Freedom of the press

The Universal Declaration of Human Rights Article 19 of the freedom of expression states: Everyone has the right to freedom of opinion and expression; this right includes freedom to hold opinions without interference and to seek, receive and impart information and ideas through any media and regardless of frontiers.

1991–2018: EPRDF

According to Reporters Without Borders Ethiopia was 139 out of 178 in its latest worldwide index in January 2012.[27][28]

Government censorship, harassment and arrest of bloggers and journalists severely restricts freedom of the press in Ethiopia:

  • in December 2009, Martin Schibbye and Johan Persson were convicted for “rendering support to terrorism” and entering the country illegally “to commit an act that is a threat to the well-being of the people of Ethiopia.” Status:Pardoned[29]
  • in 2011, Hellman-Hammett Award winner Woubshet Taye Abebe was arrested. He was charged under the anti-terrorism law. Before his arrest, he was the deputy editor of the Awramba Times. Status: In prison[29]
  • in 2012, Reeyot Alemu Gobebo, a journalist for Feteh, was convicted on three counts under the terrorism law and initially sentenced to 14 years in prison. This sentence was reduced to 5 years on appeal. Status: In prison.[29]
  • in 2012 PEN/Barbara Goldsmith Freedom to Write Award recipient Eskinder Nega was arrested under terrorism charges for his reporting on the Arab Spring;[30]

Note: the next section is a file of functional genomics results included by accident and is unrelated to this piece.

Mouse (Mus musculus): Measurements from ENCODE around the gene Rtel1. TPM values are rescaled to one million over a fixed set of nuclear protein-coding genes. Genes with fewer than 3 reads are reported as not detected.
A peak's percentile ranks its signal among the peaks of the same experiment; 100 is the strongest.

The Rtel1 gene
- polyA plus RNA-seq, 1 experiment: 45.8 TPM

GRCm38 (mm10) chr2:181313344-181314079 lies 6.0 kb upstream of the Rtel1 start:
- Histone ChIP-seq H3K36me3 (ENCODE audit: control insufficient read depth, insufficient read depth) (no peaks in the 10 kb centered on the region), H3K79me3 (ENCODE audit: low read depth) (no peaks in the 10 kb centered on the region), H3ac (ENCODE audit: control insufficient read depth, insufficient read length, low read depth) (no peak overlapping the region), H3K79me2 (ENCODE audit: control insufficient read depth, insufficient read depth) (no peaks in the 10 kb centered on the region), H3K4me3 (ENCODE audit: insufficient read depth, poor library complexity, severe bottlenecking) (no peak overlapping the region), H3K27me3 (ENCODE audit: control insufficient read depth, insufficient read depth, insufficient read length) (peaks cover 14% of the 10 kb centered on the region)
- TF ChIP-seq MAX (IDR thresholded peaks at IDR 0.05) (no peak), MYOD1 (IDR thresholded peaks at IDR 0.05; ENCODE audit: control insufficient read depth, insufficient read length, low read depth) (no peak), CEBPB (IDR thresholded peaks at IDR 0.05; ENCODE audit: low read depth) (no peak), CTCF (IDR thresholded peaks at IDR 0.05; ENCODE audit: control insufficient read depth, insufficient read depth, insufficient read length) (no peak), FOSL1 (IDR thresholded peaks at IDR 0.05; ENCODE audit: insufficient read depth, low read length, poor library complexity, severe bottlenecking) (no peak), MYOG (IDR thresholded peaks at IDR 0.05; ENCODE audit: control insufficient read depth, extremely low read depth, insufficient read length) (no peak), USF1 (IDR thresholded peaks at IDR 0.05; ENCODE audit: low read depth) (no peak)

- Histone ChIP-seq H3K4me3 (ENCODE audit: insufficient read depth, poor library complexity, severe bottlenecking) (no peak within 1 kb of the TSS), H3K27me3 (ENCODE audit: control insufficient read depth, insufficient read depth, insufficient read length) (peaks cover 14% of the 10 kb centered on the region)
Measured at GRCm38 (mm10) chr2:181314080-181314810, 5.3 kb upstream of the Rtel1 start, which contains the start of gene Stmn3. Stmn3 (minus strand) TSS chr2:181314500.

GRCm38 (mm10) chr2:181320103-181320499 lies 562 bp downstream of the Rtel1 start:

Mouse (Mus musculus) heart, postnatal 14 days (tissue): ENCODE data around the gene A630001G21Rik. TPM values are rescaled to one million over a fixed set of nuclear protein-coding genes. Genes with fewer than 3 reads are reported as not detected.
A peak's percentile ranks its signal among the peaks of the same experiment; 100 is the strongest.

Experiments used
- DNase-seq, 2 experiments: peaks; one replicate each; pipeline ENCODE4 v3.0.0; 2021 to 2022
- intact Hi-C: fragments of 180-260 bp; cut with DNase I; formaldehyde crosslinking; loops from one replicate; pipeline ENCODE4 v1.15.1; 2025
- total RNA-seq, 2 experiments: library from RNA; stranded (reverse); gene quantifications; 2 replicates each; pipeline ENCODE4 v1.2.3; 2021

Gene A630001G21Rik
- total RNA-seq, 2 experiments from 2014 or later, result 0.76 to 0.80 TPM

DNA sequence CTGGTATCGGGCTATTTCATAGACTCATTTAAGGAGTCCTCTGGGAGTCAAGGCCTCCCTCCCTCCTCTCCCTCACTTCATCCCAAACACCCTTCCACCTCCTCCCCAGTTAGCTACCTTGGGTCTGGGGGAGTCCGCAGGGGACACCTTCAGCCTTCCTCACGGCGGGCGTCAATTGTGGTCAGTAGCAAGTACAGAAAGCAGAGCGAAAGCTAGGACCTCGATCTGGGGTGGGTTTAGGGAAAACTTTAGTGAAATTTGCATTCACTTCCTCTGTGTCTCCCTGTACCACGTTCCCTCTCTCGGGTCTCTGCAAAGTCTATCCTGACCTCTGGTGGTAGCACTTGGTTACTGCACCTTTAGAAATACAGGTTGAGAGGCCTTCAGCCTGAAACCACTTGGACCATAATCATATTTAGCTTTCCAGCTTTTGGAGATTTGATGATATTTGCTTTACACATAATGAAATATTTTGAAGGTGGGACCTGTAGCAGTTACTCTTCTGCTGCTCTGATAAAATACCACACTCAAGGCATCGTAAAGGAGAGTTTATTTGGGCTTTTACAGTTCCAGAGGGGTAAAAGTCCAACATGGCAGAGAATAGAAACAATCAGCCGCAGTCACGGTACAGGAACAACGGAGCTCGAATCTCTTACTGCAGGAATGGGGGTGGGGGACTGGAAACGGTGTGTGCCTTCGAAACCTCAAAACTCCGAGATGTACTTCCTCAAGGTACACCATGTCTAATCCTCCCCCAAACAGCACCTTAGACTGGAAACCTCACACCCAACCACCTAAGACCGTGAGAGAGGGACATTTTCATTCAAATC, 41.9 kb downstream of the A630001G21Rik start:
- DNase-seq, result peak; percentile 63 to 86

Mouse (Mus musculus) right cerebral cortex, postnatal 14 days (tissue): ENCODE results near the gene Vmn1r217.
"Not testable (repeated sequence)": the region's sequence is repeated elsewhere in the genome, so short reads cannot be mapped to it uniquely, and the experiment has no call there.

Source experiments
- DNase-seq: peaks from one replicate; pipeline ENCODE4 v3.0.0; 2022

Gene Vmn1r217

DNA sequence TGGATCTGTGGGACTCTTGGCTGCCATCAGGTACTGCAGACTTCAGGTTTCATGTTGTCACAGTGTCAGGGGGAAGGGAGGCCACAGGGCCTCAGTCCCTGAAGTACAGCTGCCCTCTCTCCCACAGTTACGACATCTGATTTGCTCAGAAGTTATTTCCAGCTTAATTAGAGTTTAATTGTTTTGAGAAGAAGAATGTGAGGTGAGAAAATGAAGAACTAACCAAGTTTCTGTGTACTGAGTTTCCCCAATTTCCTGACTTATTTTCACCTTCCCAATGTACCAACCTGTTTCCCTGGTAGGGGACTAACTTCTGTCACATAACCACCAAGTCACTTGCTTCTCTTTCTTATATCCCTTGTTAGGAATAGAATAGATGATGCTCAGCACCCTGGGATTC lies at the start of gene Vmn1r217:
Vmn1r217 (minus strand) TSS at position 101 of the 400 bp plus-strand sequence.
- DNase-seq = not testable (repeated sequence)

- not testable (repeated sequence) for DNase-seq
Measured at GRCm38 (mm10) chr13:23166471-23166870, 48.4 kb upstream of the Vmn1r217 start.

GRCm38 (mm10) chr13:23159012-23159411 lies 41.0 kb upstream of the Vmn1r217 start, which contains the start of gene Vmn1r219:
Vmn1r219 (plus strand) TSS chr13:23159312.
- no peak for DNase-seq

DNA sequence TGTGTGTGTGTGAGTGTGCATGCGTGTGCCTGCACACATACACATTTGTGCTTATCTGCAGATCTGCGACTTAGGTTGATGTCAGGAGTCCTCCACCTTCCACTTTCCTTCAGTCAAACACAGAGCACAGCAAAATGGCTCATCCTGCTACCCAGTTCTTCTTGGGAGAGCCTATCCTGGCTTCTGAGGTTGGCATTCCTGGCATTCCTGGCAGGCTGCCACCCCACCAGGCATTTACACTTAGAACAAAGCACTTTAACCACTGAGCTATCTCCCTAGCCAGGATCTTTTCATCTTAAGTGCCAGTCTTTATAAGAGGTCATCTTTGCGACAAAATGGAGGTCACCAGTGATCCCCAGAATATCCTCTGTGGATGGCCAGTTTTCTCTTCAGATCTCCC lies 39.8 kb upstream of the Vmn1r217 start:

• in 2014 six members of the Zone 9 blogging collective were arrested under terrorism charges related to their reporting and use of online encryption tools.[31]

All of the above individuals were held at the Kaliti Prison.

2018–present: Abiy Ahmed

During the Abiy Ahmed prime ministership that started in April 2018, thousands of political prisoners were released in May 2018.[18] The rate of imprisonment of journalists during Abiy’s first year of power dropped for the first time since 2004. In April 2019, the media remained reluctant to criticise the government out of fear of punishment.[32] From May 2019 to December 2020, Addis Standard counted 33 detentions of journalists. Most were released on bail, some without charges. The longest detention prior to bail among those listed was that of Kenyan freelance journalist Yassin Juma, who was detained for 49 days, accused of “inciting ethnic violence and plotting to kill senior Ethiopian officials”.[33]

On 27 March 2020, Ethiopian police arrested journalist Yayesew Shimelis following his report about the COVID-19 virus. Following court orders to release him, police added additional charges, including terrorism charges. The Committee to Protect Journalists called the new accusations “dubious”, and the One Free Press Coalition highlighted him in its May 2020 list of “10 Most Urgent” list of journalists under attack.[34][35]

Freedom of association